When you are editor of a community newspaper, you hear a lot of theories about how things are supposed to be.
Some are legitimate theories, some are what I would politely refer as the crackpot variety.
They all flow into my email or Twitter DMs. I generally enjoy the letters to the editor we receive here at the New Westminster Record, but some of the assertions made by letter writers are pretty frustrating because of their wilful ignorance.
One common contention that really bothers me is that New Westminster council has no business implementing programs aimed at reconciliation with the Indigenous community.
One recent letter said reconciliation should be the “domain” of provincial and federal governments, not New West council. This sentiment has been repeated in some other letters I’ve received, usually associated with the topic of property tax increases. The idea being that New West shouldn’t spend money on reconciliation because it’s somehow not their business and only makes taxes go up.
That is ridiculous to the point of being offensive.
First, it’s just plain wrong. Some people have this old-fashioned idea that city councils are only about fixing potholes, managing recycling and considering property rezoning applications. Sure, that’s a big part of what councils do, but local politicians are tasked with so much more. Their job is to make our communities better places to live – for all of our citizens, not just white people who want things to “be like they used to be,” whatever that is.
City politicians today are pushing the envelope with innovative ideas on everything from curbing renovictions to developing child care to ensuring people don’t have to live on the streets.
And, yes, working to deal with the systemic racism faced by the local Indigenous community – both in the past and the present – comes under that broad umbrella as well.
Towards this goal, the city has hired a consultant to help develop a plan for reconciling its past and present relationships with the Indigenous community.
The scope of consultant’s work includes:
* Preparing for internal reconciliation workshops, in the context of New Westminster, with the mayor and council, senior staff and the school district and facilitating those workshops.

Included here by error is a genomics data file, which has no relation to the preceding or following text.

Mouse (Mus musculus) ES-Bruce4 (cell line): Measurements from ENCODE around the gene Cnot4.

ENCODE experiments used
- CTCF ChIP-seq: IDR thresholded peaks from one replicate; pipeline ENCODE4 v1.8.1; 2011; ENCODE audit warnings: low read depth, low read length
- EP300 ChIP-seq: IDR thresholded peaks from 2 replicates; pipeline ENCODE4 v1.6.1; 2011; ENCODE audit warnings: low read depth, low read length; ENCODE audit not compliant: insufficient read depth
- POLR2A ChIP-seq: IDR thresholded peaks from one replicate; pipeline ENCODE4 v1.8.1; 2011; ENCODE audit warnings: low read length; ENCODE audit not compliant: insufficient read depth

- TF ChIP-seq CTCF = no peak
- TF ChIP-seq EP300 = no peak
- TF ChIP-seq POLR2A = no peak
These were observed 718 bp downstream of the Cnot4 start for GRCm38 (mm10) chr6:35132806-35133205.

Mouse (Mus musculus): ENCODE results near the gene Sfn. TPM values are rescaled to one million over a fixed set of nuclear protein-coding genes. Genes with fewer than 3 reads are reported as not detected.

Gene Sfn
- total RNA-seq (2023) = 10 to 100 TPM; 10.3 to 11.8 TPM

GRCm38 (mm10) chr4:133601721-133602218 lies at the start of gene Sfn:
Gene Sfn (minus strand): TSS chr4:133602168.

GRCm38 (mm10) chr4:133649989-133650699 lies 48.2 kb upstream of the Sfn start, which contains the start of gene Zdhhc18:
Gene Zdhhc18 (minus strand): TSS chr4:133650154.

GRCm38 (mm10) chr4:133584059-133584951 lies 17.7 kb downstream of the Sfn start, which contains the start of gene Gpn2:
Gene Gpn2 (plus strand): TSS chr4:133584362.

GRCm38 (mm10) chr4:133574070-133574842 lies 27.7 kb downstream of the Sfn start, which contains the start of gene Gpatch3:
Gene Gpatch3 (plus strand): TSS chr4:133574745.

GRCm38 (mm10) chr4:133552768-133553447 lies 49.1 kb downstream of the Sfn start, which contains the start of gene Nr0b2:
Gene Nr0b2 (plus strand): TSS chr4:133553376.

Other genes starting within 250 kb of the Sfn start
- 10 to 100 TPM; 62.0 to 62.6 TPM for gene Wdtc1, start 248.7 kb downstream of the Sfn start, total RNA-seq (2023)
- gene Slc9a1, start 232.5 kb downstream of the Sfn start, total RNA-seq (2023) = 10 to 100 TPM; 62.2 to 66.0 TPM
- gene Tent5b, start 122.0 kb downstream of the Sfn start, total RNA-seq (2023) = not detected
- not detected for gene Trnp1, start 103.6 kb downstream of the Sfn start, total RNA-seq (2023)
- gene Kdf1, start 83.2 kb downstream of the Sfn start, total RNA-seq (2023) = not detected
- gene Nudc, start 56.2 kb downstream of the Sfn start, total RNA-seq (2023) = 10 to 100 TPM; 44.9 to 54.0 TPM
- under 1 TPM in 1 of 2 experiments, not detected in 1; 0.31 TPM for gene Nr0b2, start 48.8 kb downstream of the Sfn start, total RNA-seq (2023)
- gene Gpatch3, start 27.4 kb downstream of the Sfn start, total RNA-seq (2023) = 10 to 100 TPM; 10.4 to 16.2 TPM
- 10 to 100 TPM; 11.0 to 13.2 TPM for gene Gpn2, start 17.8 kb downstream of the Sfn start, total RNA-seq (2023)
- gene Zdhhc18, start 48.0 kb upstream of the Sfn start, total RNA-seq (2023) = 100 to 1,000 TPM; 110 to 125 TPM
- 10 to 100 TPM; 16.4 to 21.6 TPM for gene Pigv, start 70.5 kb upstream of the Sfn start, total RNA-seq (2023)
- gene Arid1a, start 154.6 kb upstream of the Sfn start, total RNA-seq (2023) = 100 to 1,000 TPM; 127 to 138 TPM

* Working with the city to develop profiles of Indigenous communities that identify parts of New Westminster as part of their traditional territories and Indigenous organizations providing services to Indigenous residents of New Westminster.
* Developing a comprehensive and culturally competent workshop series, with a focus on truth sharing and strengthening relationships with the purpose of developing shared recommendations to the city. The consultant will provide support to plan, coordinate and facilitate these workshops, with the dialogue emerging from these workshop contributing to the city’s vision of reconciliation.
Council has also approved a motion that included a number of actions for the city, including: making it mandatory for all city staff to attend training on the history and legacy of residential schools; providing mayor and council with training to understand the legacy of residential schools and colonialism; undertaking research to understand which nations have a relationship to this land and to better understand the historical actions of the city as they relate to First Nations; and providing the community with opportunities to learn the history and legacy of colonialism in New Westminster.
The cost of these actions and the consultant is a pittance compared to a budget in the hundreds of millions of dollars. And even if these steps were more expensive, so what? You can’t put a price tag on doing the right thing and this is clearly the right thing.
Canada’s relationship with First Nations is broken. It’s always been broken. That’s what happens when your government pursues genocidal policies through such things as ripping children away from their families and forcing them into residential schools. (Indigenous children are still be ripped away from their families, by the way.)
I applaud New West’s efforts to pursue the reconciliation process locally, but our city is in tough because our federal and provincial governments are currently setting fire to any semblance of a relationship with many First Nations through a multitude of actions.
Lastly, I don’t really believe this opposition to reconciliation efforts in New West is about the money. I think if local reconciliation efforts cost a hundred bucks you’d still hear grumbling from some people – taxes are just a handy way to hide some people's true feelings.
Follow Chris Campbell on Twitter @shinebox44.